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PostPosted: Mon Feb 27, 2012 5:12 am 
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Donald, your student's experience reminds me of my own with Phresca. After years of grudgingly obedient behavior and relative dullness to aids, my introduction of positive reinforcement has dramatically affected The Matriarch's attitude. She immediately walked up to me in the pasture the other day and happily stuck her beautiful, chiseled warmblood head into the halter. She also comes to me when I call her from the opposite end of the indoor arena. Every time this happens, I'm surprised, grateful and flooded with joy. Clicker training - what a phenomenal way to jumpstart a renewed relationship. :sun:


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PostPosted: Mon Feb 27, 2012 2:06 pm 
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As joyful as those first experiences are using behavior event marking (the click), following up wiht postiive reinforcement, I have to wonder if you had the experience similar to mine - though joyful still humbling, and with some sadness and sense of loss for all the years doing traditional work, and believing in things we have just discovered are not true about the horse.

That I used threat (the most reduction of pressure one can do) leaves me with a sense of shame. That I used force to correct is not a happy thought, or feeling. Yet I was by all standards of the time, a very gentle horse handler.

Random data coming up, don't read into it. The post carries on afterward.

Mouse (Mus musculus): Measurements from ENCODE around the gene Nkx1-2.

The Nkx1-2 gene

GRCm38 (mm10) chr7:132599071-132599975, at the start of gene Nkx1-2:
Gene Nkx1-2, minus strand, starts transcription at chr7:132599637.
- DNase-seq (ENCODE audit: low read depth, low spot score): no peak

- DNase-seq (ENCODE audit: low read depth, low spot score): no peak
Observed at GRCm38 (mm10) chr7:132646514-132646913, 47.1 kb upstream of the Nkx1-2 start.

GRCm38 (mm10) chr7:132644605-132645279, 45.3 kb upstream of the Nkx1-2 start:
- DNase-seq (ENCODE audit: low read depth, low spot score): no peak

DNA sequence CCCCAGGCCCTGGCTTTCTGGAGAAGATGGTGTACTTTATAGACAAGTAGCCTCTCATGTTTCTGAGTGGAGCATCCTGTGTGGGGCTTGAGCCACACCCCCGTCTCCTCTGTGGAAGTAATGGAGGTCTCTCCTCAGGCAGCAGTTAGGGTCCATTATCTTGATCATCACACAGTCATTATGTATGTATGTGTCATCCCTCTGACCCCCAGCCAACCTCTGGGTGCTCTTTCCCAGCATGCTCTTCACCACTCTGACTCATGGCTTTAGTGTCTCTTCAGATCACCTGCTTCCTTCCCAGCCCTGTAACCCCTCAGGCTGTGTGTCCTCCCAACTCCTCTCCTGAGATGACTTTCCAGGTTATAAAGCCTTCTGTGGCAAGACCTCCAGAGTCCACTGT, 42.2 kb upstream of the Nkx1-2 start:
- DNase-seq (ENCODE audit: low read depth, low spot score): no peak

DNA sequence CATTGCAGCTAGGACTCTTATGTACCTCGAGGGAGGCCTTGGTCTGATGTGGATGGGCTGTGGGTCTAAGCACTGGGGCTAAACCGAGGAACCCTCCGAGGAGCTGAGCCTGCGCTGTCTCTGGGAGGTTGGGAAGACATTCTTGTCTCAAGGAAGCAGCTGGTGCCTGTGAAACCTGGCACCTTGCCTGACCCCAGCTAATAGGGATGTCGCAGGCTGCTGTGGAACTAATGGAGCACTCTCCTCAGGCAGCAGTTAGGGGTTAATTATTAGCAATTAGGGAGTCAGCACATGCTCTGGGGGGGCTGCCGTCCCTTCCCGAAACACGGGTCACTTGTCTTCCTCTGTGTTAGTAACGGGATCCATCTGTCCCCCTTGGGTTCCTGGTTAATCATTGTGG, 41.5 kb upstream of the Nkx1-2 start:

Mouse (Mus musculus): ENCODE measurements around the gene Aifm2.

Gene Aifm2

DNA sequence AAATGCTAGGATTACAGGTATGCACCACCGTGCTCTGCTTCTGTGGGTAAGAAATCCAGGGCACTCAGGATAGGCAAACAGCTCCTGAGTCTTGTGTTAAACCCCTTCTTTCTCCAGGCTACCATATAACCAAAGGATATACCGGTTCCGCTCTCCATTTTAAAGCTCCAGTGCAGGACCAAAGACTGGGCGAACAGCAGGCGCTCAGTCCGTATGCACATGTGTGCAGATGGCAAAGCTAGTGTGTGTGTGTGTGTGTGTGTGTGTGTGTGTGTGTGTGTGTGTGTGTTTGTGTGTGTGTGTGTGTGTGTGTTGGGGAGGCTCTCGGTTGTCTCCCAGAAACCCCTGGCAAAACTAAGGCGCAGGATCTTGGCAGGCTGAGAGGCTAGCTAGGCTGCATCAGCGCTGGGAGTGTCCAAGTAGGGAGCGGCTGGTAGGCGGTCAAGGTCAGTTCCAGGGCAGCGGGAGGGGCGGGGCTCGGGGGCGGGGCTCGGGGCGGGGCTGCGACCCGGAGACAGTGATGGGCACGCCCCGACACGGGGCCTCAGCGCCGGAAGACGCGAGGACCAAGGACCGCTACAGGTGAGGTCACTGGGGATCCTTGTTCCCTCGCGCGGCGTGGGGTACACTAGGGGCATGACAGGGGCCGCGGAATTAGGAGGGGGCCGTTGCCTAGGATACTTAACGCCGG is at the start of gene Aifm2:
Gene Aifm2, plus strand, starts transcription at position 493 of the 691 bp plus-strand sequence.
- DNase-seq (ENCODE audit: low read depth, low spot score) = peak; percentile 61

Still I dealt with the horse as a different creature than the horse I deal with today. This makes it more difficult at times to see around me how horses are still treated under negative reinforcement systems. Ah well.

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 Post subject: Re: Titum
PostPosted: Mon Mar 05, 2012 2:57 pm 
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Adair wrote:
I can get very serious when I have training goals in mind, and I'm seeing that it's super detrimental to progressing with horse-human relationships. It's good to be reminded that having fun, building trust and being compassionate are far more important to me than drilling cues. :cheers:
Well the really cool thing about clicker training is that you can now get very serious in following your training goal of having fun, building trust and being compassionate. :funny: